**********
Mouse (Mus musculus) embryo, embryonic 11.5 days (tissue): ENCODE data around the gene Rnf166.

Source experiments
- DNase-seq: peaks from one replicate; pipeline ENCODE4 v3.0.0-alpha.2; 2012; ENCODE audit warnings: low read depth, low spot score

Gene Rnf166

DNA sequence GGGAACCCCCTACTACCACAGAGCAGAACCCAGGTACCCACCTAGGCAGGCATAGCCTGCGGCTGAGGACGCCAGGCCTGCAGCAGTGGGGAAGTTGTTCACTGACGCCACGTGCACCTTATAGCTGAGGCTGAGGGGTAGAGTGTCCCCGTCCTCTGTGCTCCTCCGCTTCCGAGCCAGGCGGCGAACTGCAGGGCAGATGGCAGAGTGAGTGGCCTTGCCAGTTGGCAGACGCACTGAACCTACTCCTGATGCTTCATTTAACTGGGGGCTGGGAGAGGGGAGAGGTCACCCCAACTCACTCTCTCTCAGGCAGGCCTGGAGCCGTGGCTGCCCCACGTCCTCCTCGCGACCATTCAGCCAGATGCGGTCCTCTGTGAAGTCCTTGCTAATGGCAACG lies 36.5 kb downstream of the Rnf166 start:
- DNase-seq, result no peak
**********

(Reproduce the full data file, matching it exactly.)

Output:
Mouse (Mus musculus) embryo, embryonic 11.5 days (tissue): ENCODE data around the gene Rnf166.

Source experiments
- DNase-seq: peaks from one replicate; pipeline ENCODE4 v3.0.0-alpha.2; 2012; ENCODE audit warnings: low read depth, low spot score

Gene Rnf166

DNA sequence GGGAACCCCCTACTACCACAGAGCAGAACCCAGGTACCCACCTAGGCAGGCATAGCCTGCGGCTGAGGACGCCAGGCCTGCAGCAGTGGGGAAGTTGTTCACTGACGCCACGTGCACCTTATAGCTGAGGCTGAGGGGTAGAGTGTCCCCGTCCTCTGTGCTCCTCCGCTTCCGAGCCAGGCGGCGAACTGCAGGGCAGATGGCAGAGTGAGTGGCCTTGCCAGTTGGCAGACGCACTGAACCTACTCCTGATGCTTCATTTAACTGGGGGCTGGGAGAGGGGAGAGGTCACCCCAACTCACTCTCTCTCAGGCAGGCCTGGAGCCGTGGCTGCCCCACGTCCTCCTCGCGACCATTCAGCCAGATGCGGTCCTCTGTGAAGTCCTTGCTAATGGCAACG lies 36.5 kb downstream of the Rnf166 start:
- DNase-seq, result no peak